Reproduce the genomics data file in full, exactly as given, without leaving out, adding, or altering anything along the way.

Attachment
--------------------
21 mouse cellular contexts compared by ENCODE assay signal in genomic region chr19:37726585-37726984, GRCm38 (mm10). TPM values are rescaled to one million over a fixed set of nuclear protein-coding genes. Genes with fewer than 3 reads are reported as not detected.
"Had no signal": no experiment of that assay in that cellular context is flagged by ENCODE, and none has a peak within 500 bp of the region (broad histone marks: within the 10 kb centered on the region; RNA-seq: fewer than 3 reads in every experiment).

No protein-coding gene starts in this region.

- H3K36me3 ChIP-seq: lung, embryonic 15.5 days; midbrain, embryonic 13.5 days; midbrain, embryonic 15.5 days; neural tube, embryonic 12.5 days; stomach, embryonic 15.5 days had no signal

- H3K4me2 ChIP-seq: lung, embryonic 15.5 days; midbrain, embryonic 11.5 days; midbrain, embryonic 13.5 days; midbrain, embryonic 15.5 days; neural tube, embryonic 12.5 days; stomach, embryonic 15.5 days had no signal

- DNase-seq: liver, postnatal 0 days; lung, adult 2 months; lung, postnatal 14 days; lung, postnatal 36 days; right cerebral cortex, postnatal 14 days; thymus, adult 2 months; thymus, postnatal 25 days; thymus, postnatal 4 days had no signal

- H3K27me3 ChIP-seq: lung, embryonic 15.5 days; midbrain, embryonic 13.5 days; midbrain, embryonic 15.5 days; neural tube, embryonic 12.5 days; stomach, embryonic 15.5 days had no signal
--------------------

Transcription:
21 mouse cellular contexts compared by ENCODE assay signal in genomic region chr19:37726585-37726984, GRCm38 (mm10). TPM values are rescaled to one million over a fixed set of nuclear protein-coding genes. Genes with fewer than 3 reads are reported as not detected.
"Had no signal": no experiment of that assay in that cellular context is flagged by ENCODE, and none has a peak within 500 bp of the region (broad histone marks: within the 10 kb centered on the region; RNA-seq: fewer than 3 reads in every experiment).

No protein-coding gene starts in this region.

- H3K36me3 ChIP-seq: lung, embryonic 15.5 days; midbrain, embryonic 13.5 days; midbrain, embryonic 15.5 days; neural tube, embryonic 12.5 days; stomach, embryonic 15.5 days had no signal

- H3K4me2 ChIP-seq: lung, embryonic 15.5 days; midbrain, embryonic 11.5 days; midbrain, embryonic 13.5 days; midbrain, embryonic 15.5 days; neural tube, embryonic 12.5 days; stomach, embryonic 15.5 days had no signal

- DNase-seq: liver, postnatal 0 days; lung, adult 2 months; lung, postnatal 14 days; lung, postnatal 36 days; right cerebral cortex, postnatal 14 days; thymus, adult 2 months; thymus, postnatal 25 days; thymus, postnatal 4 days had no signal

- H3K27me3 ChIP-seq: lung, embryonic 15.5 days; midbrain, embryonic 13.5 days; midbrain, embryonic 15.5 days; neural tube, embryonic 12.5 days; stomach, embryonic 15.5 days had no signal